The first sanctions because of Russia’s role in the Ukraine crisis were imposed in March 2014 by the US and the EU in a coordinated manner. This first sanction package included sanctions against financial, energy, mining, metals, engineering and defense services of Russia, which were extended in the summer of 2014 and 2015.1 With the Countering Russian Influence in Europe and Eurasia Act of 2017 the US set the path for further sanctions against Russia on their own without any coordination with the EU. This development reached its peak in December 2019, when the US Congress enacted extraterritorial sanctions which penalized European companies involved in the building of the Nord Stream 2 pipeline.2 According to Timofeev and Morozov the Western sanction policy can therefore be seen as a multi-speed model, in which the US imposes constantly additional sanctions for many other reasons than the conflict in the eastern Ukraine and the EU doesn't keep pace with this increase through to economic pragmatically reasons. Despite this upheavals currently 37 States have imposed sanctions against Russia.3
This Essay wants to evaluate the Russian counteractions to these Western measures. Therefor the Russian countersanctions will be analyzed briefly, however the focus will be on domestic policy shifts in the Russian economic policy concerning the Finance Sector, the Energy and Defense Industry as the general economy. The essay will conclude with a categorization of the applied measures, a summary and an outlook.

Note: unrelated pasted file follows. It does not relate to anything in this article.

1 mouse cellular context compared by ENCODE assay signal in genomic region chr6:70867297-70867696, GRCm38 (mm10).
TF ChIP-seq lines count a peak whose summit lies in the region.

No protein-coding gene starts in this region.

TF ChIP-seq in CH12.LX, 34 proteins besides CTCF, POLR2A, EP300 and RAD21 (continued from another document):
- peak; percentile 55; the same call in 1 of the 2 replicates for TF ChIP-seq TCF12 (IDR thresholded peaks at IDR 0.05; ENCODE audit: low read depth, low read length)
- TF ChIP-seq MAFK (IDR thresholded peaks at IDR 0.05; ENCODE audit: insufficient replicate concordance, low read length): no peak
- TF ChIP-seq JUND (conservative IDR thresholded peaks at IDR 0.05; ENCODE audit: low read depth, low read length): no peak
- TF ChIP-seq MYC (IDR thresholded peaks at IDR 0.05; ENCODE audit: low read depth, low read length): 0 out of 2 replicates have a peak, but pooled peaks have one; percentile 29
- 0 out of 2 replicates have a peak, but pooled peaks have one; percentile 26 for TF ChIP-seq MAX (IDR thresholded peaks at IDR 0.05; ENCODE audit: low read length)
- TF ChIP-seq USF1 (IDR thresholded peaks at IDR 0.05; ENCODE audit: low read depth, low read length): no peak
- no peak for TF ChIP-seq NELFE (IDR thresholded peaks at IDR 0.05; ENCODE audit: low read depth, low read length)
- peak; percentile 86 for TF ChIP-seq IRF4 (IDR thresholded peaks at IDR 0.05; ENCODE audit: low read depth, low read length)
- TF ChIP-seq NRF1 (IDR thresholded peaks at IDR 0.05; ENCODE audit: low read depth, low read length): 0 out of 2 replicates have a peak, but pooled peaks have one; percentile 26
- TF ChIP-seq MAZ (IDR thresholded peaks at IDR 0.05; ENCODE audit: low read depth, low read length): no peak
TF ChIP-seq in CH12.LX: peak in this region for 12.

The most visible reaction of the Russian state to the Western sanctions was the imposition of counter sanctions in August 2015. The main measure was the prohibition of food imports from countries which sanctioned Russia. Those measures were mostly targeted on the EU countries as Russia is EUs second most important agricultural export country.4
For evaluating the secondary policy shifts of the Russian Federation hereinafter the Energy and Defense Industry as the Financial Sector will be analyzed separately. This method follows the results of the study of Connolly, who identified those sectors as the main industries targeted by Western sanctions.5
In the field of energy policy Russia tried to strengthen its energy trade with the Middle East and East Asia. The most important partner in the Middle East for this purpose seems to be Saudi Arabia with which Russia worked closely in 2016 to get a deal between OPEC and Non-OPEC countries to cut oil production to get higher profits. In East Asia Russia expanded the oil export to China enormously and is now Chinas most important oil supplier. In addition to that Russia identified India as important and growing new market for energy exports.6 Beside the increase of energy exports to non-western countries, the Russian government has driven a policy of trying to get stronger control over the Russian energy industry especially in the field of exploration, oil services and production. The most important reaction however was supposedly the stimulation of closer ties of Russian energy companies with non-western companies to get supply of investment and equipment.7 On behalf of that a financial measure connected to the energy industry was the government led reduction of the share of dollar and euro in energy trading exchange.8
In the field of the Defense Industry Russia tried to secure its military-industrial complex first of all by a strong commitment of the political leadership to strengthening the military through transfer of resources to this industry in huge amounts. Those were especially used to fund a substitution program to replace Western technological components with domestically produced ones. For that case domestic production facilities were upgraded. Like in the energy sector also the cooperation in the military industry was expanded with non-western countries, especially India and China.9